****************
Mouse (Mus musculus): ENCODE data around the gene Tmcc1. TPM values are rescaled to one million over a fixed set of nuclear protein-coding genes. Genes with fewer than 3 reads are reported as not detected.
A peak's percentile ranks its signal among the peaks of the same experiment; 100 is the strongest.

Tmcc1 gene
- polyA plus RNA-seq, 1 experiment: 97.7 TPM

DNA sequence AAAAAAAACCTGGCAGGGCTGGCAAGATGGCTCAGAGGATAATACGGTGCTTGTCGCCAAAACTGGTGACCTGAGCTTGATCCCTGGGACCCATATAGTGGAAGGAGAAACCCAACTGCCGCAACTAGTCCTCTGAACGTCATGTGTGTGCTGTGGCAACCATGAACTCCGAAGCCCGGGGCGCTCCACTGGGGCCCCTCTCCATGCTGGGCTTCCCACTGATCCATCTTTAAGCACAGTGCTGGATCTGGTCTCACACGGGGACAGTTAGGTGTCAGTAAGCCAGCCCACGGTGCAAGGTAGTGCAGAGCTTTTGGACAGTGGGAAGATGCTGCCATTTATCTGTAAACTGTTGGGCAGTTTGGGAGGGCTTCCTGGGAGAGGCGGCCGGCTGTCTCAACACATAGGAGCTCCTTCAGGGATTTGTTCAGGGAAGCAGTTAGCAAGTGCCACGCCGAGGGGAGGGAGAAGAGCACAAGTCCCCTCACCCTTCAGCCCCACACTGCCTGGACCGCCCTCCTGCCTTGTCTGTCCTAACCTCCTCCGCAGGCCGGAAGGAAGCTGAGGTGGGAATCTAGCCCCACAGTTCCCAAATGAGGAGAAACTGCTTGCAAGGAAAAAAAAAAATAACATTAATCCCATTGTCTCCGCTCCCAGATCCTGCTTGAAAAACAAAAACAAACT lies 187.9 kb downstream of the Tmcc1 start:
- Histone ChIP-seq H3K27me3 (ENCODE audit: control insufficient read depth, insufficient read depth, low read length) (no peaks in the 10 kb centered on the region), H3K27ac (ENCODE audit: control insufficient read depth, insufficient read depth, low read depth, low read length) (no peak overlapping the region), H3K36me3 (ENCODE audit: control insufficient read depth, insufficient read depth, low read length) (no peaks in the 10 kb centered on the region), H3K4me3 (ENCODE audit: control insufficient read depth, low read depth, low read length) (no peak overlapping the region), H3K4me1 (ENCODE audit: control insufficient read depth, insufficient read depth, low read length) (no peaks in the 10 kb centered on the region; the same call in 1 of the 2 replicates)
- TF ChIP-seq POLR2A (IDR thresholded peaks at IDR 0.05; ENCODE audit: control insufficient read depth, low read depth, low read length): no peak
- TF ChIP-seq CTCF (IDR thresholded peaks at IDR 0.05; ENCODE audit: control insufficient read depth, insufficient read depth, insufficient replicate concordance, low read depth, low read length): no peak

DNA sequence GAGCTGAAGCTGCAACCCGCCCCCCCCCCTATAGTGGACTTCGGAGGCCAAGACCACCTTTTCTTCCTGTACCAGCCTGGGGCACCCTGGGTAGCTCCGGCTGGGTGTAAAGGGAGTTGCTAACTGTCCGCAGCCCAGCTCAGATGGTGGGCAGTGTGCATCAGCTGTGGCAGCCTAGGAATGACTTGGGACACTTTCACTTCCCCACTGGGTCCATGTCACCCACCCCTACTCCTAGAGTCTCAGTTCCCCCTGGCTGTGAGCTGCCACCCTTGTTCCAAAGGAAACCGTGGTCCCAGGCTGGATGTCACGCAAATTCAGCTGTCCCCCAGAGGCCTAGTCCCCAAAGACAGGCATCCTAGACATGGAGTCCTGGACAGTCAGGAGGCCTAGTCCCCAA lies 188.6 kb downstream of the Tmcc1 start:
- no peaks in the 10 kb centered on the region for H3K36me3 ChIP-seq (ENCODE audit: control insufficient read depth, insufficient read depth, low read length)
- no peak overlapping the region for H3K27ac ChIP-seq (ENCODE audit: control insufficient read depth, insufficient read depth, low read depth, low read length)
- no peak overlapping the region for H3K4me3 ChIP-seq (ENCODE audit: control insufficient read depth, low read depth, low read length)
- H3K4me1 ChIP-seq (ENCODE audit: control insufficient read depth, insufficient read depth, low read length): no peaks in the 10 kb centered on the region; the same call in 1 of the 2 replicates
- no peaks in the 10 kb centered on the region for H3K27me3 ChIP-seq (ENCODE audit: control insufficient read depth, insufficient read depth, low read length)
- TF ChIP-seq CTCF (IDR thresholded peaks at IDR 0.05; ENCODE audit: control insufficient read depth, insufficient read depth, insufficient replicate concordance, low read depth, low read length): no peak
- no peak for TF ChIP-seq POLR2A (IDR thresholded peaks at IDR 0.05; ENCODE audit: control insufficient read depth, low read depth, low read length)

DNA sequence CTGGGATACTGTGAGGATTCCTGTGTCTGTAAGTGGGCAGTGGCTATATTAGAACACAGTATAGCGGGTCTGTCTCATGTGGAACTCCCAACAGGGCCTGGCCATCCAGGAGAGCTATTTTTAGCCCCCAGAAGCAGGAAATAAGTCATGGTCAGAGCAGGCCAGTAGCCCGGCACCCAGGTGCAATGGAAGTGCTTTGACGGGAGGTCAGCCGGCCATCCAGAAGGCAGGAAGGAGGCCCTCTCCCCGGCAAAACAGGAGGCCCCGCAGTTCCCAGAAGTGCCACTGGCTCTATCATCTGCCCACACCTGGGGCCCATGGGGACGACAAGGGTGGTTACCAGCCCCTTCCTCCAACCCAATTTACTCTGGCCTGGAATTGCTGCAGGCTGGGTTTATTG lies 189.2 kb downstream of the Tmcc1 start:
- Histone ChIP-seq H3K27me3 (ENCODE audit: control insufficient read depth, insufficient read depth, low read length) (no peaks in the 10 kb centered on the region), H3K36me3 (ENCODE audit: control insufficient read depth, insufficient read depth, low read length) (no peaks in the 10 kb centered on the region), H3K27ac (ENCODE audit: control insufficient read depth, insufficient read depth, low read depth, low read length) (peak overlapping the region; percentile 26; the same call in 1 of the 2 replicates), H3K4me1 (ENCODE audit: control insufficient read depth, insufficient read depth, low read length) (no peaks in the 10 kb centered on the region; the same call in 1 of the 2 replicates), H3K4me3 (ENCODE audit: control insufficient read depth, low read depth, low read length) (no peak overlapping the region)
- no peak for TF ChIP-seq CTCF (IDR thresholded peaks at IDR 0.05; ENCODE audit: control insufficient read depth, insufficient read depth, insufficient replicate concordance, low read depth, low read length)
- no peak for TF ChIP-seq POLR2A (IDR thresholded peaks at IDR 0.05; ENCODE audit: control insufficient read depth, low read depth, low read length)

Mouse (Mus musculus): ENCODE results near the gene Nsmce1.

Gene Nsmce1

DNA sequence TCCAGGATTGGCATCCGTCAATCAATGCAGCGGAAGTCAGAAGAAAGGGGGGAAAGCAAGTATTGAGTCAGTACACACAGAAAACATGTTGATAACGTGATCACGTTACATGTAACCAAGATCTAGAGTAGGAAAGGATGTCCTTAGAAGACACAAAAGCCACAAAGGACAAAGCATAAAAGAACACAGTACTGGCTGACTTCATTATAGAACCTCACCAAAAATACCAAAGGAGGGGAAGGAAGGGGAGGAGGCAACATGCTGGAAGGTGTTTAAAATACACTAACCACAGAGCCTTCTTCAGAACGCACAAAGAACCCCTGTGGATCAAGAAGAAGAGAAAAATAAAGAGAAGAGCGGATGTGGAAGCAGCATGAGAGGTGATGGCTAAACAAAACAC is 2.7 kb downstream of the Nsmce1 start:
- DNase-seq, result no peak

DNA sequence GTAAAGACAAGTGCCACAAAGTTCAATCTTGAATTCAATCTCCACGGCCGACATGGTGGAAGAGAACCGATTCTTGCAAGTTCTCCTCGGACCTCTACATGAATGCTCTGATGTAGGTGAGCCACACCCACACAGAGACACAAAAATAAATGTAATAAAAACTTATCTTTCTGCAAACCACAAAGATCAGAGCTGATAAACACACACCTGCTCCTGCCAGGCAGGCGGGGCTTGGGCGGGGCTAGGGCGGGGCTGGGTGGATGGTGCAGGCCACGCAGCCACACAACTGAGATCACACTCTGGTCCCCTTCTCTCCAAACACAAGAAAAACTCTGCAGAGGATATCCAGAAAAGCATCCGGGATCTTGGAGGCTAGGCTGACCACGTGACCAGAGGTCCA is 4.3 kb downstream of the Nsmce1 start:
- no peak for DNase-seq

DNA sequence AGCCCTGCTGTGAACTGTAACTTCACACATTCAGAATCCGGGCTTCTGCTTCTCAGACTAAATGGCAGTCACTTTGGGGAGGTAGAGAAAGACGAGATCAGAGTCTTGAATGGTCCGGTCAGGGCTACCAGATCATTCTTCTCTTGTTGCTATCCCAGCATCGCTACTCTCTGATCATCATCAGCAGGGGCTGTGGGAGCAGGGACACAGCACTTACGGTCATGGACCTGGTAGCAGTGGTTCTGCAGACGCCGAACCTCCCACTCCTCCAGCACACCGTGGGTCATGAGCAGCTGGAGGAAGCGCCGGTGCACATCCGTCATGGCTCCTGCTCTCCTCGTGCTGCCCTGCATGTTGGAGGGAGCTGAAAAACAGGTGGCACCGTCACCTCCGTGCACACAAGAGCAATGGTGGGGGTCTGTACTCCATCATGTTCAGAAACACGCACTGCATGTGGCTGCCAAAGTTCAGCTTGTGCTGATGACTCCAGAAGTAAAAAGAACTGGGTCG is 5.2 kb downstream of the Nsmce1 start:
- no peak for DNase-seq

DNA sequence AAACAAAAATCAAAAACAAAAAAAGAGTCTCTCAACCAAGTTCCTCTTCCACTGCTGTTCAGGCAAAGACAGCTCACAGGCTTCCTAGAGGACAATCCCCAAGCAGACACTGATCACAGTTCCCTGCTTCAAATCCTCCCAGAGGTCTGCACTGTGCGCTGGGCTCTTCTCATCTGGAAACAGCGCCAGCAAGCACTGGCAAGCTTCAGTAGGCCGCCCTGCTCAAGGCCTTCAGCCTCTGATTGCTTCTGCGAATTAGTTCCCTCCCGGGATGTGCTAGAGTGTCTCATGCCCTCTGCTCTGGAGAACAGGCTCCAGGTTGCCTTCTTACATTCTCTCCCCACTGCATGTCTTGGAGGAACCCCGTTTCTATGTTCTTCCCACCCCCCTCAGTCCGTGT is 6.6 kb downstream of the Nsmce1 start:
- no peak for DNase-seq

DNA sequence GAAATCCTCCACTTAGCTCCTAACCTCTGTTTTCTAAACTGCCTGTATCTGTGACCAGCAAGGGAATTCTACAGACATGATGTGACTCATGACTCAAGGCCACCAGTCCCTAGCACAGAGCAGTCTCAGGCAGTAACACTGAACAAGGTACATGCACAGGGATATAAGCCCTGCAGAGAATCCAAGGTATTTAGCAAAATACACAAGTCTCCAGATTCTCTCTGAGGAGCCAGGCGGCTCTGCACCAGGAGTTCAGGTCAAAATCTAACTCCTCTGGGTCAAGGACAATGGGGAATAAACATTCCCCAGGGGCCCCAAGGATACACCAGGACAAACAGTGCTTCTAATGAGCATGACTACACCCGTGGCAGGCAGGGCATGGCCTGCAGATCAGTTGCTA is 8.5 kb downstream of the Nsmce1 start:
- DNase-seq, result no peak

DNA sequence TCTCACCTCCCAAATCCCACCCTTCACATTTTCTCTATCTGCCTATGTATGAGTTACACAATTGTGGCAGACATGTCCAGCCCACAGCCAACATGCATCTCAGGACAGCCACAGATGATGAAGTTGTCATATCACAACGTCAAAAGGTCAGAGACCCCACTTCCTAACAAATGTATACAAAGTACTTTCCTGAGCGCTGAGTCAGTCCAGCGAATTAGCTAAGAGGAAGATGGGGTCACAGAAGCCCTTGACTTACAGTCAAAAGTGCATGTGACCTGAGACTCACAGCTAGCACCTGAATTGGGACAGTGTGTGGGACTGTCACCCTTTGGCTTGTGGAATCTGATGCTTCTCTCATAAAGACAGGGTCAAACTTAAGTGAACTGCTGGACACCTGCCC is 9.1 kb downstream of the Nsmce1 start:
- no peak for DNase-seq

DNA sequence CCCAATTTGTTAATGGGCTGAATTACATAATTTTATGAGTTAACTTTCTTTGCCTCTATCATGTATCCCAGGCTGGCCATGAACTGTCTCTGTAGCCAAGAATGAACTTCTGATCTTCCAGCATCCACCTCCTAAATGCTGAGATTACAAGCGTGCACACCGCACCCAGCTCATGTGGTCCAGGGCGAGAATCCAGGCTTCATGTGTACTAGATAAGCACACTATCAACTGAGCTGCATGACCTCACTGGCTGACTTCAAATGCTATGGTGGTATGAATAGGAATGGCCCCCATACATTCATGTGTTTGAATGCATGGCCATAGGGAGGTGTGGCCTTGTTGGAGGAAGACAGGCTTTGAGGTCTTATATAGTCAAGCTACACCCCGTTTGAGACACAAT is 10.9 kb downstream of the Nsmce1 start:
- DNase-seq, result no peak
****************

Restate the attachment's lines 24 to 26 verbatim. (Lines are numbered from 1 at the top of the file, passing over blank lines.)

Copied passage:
- DNase-seq, result no peak

DNA sequence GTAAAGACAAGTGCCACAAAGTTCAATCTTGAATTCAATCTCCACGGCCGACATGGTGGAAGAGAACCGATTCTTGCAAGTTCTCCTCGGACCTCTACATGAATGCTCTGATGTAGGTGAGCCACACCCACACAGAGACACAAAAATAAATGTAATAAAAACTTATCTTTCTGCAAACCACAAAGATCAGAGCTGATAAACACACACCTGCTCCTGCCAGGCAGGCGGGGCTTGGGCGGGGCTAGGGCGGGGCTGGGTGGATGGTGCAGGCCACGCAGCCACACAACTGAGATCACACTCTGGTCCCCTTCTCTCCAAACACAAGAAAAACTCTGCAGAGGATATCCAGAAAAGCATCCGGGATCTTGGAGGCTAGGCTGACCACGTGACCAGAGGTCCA is 4.3 kb downstream of the Nsmce1 start:
- no peak for DNase-seq